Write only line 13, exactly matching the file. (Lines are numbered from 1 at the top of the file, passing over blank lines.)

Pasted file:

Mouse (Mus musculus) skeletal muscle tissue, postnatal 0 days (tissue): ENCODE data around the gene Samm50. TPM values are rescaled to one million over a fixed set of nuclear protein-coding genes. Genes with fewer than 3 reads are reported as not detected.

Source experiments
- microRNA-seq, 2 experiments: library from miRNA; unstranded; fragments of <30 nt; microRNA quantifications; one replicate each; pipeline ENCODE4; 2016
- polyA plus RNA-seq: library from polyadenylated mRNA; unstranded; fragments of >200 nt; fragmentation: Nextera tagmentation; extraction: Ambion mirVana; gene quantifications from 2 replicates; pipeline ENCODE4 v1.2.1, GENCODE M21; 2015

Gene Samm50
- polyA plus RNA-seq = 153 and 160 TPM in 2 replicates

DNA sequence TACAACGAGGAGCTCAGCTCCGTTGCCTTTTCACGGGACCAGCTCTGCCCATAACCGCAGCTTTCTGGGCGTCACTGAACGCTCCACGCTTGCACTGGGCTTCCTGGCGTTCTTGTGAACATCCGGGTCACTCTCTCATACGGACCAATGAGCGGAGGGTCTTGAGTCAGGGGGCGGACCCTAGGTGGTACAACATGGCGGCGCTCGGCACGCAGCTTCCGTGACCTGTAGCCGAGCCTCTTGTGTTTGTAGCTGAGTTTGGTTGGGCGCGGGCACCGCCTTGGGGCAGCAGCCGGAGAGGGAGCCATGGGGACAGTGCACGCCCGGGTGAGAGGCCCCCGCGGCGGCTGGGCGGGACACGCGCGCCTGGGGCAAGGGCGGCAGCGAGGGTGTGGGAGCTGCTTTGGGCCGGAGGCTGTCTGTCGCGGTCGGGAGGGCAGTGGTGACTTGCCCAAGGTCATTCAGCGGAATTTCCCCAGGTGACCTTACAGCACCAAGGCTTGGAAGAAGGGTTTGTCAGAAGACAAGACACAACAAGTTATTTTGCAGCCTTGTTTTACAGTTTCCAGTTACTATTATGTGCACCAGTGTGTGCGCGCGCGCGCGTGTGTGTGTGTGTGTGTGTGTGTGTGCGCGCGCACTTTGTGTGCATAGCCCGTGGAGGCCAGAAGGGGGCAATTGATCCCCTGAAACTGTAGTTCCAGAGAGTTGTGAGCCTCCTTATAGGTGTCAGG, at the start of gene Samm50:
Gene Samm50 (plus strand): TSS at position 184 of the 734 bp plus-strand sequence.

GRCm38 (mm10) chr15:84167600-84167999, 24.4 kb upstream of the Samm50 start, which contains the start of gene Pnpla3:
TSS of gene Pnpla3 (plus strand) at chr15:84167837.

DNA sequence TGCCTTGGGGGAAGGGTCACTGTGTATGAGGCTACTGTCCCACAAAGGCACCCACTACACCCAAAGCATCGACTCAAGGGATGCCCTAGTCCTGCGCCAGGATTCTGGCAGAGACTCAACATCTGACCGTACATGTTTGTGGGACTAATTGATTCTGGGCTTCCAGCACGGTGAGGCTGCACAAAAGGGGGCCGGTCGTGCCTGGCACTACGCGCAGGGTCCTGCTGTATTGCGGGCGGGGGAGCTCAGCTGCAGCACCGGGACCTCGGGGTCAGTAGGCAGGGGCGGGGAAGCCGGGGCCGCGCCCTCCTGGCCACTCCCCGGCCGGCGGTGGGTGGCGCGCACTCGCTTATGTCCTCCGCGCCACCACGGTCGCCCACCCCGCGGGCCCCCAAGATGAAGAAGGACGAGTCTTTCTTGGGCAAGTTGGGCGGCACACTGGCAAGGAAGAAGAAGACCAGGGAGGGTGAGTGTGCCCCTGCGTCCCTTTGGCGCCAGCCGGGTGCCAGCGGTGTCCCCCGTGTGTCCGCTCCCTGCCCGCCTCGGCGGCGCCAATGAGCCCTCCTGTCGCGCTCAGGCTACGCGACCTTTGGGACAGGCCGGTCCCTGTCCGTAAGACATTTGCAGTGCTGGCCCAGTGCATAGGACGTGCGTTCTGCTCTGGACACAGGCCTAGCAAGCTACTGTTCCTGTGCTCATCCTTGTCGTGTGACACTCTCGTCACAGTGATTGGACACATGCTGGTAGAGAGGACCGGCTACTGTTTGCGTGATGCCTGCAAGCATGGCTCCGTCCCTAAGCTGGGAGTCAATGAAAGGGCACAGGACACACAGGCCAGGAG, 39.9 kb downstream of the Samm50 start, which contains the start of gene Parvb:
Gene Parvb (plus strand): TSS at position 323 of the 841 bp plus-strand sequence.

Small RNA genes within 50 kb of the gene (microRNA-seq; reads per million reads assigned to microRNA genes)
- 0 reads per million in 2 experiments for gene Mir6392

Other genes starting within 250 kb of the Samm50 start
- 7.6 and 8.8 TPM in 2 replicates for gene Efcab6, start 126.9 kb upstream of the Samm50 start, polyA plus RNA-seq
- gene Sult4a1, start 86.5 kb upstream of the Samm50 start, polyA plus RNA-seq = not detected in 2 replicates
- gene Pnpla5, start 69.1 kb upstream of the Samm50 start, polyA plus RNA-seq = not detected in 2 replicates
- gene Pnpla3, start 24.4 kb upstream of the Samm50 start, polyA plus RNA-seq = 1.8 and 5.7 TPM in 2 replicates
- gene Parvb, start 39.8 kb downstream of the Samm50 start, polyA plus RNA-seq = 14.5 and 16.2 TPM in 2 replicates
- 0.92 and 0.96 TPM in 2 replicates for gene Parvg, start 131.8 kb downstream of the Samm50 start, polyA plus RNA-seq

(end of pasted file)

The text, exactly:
Small RNA genes within 50 kb of the gene (microRNA-seq; reads per million reads assigned to microRNA genes)